Sauron, Númenor, the War of the Last Alliance and more may be explored.
Amazon’s Lord of the Rings series will officially take place in the Second Age, prior to the events of the Lord of the Rings trilogy.
Confirmed by the show’s official Twitter account, a new post simply says “Welcome to the Second Age” with a link out to an updated map of Middle Earth. This map has been updated regularly, at first only showing geographical locations, but later including labels for locations. These developments led many fans to believe the show would take place in this little-explored Second Age of Middle Earth.
Welcome to the Second Age: https://t.co/Tamd0oRgTw
— The Lord of the Rings on Prime (@LOTRonPrime) March 7, 2019
The show taking place in the Second Age means quite a bit. For starters, it’s an age that wasn’t explored much by J.R.R. Tolkien, meaning most of the stories won’t be his and will be thought up by the show’s writers – for better or for worse. Though many rumors pointed towards the show focusing on Aragorn, who lived in the Third Age, it’s possible flash backs, or flash forwards, could occur in the show.
Many notable events happened during The Second Age, including the forging of the Rings of Power and the infamous One Ring. The Second Age ended with the scene shown at the beginning of Peter Jackson’s The Fellowship of the Ring, depicting the War of the Last Alliance where Sauron was defeated, but the One Ring was not destroyed, giving rise to the Third Age which is largely explored in The Hobbit and the Lord of the Rings trilogy.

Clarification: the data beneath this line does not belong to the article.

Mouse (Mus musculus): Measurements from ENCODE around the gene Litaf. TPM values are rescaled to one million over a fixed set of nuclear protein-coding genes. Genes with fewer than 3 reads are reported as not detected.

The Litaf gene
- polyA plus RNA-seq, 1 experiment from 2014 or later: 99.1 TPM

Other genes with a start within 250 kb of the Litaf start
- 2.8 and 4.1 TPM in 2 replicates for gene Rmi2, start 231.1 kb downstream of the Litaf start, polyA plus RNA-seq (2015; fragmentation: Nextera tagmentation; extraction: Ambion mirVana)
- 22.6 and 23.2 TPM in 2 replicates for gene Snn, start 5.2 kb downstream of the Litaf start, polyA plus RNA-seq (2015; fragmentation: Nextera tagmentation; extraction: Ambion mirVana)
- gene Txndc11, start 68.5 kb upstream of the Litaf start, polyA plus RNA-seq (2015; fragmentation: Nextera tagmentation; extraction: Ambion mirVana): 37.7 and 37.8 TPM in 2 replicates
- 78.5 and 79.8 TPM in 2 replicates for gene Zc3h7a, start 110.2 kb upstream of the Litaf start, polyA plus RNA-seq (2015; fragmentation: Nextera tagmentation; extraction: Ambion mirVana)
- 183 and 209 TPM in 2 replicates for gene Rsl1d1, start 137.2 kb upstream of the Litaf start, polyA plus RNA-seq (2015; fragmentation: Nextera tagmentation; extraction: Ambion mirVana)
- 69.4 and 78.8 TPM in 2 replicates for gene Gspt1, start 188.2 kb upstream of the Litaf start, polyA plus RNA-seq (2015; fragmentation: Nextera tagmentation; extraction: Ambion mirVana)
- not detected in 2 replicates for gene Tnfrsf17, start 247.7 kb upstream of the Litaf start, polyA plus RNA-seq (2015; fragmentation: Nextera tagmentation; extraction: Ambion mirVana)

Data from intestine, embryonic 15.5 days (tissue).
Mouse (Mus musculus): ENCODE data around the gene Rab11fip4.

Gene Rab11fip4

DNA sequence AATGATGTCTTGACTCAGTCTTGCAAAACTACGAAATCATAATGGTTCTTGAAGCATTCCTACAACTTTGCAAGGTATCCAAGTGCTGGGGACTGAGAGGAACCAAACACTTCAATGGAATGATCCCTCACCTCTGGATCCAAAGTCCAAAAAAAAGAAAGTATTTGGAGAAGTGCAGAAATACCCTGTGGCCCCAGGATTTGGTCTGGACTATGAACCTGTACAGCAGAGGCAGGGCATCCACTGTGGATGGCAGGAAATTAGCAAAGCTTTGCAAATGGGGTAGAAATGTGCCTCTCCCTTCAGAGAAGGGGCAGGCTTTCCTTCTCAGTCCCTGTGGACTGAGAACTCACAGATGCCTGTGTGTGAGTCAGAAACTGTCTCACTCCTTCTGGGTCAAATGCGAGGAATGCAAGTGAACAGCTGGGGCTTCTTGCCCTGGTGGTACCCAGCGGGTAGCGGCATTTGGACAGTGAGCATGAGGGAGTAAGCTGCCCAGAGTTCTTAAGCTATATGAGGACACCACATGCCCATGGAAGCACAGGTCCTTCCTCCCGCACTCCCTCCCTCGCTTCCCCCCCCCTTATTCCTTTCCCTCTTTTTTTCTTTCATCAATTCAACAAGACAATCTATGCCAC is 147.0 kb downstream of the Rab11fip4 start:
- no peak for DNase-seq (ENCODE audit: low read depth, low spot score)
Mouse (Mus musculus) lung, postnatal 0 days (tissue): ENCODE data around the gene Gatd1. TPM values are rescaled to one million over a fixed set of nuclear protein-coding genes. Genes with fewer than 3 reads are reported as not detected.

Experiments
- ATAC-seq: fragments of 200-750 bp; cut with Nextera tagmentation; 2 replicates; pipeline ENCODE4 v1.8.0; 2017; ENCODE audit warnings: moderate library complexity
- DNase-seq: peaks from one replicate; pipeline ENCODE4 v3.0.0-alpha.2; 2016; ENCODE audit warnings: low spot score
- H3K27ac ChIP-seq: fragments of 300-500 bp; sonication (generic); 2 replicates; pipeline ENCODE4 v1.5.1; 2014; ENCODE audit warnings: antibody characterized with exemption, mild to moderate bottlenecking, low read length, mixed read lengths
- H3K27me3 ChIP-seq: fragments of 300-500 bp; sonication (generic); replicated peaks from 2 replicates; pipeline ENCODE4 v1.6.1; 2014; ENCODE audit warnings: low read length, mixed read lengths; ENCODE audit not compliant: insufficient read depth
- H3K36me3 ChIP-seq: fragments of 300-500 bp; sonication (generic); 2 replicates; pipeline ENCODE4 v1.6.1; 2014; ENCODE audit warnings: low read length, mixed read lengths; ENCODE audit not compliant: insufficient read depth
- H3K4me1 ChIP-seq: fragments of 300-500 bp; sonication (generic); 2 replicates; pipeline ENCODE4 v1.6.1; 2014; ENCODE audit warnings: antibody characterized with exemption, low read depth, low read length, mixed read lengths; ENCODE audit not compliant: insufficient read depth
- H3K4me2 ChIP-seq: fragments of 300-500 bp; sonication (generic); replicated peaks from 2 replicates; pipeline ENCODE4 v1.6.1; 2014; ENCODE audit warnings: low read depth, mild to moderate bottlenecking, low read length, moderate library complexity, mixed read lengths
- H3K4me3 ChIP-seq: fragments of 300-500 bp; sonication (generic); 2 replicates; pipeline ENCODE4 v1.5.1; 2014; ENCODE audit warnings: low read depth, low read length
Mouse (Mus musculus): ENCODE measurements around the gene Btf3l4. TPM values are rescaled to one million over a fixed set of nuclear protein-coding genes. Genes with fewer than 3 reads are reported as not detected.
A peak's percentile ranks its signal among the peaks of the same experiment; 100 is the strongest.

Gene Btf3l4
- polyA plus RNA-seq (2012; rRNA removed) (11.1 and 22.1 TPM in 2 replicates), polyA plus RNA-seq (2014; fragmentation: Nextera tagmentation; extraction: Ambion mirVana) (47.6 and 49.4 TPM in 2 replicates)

The latest update to the map shows the island of Númenor, which was known to be the greatest civilization of men. Considered by the Third Age to be a lost civilization, Númenor experienced a schism when much of its people stopped worshiping the god Eru Ilúvatar, and rebelled against the Valar. This ultimately resulted in the destruction of the island and death of most of the population. Its inclusion on the map suggests we may finally get to see some of that story play out.
For more on Amazon Prime’s Lord of the Rings show, check out our deep dive on exactly what we think it will be about, and some of the map’s early cryptic clues.
Colin Stevens is a news writer for IGN. Follow him on Twitter.